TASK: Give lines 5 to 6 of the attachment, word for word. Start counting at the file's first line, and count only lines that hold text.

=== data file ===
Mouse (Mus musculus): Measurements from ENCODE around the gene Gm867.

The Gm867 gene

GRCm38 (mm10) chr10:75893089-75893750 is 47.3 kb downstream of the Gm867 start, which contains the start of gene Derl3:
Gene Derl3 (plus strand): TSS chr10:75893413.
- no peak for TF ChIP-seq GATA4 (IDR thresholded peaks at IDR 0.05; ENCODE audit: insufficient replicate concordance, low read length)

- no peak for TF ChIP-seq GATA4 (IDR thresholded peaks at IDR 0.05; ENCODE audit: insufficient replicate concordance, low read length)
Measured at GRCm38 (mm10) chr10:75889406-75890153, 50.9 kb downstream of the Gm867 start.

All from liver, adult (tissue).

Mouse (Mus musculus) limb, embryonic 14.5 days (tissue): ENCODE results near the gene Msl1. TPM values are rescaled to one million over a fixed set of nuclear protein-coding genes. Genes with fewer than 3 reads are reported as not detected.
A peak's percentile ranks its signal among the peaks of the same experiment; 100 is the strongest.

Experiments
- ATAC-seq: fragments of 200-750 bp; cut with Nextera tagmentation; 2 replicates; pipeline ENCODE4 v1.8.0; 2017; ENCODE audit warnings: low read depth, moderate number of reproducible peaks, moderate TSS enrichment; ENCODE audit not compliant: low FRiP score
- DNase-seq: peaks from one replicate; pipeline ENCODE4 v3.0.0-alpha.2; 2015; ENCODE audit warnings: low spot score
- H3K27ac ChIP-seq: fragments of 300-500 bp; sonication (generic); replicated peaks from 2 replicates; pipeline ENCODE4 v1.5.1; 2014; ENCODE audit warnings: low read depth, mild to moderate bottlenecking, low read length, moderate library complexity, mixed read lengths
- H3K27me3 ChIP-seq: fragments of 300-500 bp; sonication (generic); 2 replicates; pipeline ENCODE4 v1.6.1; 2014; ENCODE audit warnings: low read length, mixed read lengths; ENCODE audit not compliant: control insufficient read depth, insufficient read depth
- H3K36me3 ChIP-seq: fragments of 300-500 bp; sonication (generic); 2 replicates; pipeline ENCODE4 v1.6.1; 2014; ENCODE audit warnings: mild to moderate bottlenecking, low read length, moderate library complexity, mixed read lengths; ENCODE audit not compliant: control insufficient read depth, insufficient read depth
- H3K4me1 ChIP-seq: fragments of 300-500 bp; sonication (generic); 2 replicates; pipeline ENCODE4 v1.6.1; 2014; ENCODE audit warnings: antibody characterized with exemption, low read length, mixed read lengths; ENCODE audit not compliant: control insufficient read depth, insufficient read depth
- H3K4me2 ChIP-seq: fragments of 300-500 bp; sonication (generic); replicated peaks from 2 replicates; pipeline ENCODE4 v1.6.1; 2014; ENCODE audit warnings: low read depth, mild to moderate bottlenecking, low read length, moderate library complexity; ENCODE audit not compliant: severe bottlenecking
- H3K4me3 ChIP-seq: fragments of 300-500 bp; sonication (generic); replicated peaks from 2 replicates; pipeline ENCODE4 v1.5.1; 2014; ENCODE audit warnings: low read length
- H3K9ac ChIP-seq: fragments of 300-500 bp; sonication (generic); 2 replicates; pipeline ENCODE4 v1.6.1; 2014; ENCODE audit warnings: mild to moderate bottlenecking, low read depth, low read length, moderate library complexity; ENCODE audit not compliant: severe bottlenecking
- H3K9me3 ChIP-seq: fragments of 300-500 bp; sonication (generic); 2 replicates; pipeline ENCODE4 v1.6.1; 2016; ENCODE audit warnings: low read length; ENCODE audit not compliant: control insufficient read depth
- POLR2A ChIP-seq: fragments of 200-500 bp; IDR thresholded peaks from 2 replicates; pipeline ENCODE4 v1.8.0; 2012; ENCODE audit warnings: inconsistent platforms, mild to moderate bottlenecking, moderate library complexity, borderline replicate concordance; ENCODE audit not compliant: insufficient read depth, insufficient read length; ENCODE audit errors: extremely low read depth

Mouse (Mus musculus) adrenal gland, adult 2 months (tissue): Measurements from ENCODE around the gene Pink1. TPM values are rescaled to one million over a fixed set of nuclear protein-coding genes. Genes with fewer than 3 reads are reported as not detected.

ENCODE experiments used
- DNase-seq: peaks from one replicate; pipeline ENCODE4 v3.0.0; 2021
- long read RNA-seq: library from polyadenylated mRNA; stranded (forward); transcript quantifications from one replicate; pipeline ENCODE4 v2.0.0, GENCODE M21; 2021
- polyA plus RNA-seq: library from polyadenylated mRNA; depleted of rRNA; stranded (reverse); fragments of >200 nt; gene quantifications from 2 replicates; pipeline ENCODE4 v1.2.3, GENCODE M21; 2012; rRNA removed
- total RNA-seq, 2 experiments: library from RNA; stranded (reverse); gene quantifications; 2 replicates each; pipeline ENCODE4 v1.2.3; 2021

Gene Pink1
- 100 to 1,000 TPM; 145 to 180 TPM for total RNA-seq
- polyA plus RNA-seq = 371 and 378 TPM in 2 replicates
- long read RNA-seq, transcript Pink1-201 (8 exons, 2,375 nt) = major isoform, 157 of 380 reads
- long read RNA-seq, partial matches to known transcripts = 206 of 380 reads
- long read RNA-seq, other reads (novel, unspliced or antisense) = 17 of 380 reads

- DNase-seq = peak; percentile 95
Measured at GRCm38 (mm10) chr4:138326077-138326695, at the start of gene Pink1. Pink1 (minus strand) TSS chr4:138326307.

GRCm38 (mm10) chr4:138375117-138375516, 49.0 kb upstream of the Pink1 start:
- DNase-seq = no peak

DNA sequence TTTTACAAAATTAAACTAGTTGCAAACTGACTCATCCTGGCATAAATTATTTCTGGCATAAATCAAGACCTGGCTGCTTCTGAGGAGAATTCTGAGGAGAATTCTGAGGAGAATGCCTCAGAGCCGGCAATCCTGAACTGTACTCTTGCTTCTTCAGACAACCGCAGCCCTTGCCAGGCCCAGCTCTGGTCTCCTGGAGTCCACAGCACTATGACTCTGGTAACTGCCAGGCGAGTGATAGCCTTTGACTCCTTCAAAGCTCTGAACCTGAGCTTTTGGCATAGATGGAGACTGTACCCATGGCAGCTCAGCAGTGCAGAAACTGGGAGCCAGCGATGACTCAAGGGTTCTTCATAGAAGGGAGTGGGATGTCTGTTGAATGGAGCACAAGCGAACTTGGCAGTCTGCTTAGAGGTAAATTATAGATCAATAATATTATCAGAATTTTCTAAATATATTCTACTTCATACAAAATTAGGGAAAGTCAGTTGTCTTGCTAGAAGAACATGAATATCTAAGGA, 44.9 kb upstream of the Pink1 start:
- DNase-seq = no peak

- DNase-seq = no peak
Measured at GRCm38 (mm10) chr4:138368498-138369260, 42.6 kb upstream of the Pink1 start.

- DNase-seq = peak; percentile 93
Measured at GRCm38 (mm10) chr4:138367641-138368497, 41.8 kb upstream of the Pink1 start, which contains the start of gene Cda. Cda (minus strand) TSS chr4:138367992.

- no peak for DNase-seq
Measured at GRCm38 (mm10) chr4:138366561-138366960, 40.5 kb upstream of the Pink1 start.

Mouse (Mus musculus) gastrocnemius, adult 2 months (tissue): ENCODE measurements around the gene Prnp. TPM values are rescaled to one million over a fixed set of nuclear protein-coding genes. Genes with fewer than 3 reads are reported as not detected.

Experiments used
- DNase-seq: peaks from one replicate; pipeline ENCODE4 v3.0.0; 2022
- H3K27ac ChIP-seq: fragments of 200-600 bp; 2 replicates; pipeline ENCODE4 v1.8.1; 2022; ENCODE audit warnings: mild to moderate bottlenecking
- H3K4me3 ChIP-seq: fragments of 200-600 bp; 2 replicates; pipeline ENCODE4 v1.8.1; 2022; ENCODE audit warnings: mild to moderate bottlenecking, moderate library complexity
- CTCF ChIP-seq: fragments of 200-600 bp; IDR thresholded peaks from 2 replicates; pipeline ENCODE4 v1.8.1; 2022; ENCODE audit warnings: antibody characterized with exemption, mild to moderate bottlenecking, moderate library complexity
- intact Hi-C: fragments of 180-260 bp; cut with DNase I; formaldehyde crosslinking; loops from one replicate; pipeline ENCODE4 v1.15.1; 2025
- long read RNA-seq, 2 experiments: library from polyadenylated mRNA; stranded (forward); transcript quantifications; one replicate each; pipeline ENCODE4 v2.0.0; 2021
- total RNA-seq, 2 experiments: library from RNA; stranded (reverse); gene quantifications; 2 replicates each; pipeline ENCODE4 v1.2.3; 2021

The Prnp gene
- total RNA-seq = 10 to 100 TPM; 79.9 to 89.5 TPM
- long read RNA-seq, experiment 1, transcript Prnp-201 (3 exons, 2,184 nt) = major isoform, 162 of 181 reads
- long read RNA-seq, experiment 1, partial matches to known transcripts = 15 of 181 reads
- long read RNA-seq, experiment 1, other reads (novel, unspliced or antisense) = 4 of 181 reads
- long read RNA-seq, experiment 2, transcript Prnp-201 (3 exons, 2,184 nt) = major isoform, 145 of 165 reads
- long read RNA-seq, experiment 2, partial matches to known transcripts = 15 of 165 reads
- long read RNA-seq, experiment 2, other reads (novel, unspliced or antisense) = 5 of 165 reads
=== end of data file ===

- no peak for TF ChIP-seq GATA4 (IDR thresholded peaks at IDR 0.05; ENCODE audit: insufficient replicate concordance, low read length)

- no peak for TF ChIP-seq GATA4 (IDR thresholded peaks at IDR 0.05; ENCODE audit: insufficient replicate concordance, low read length)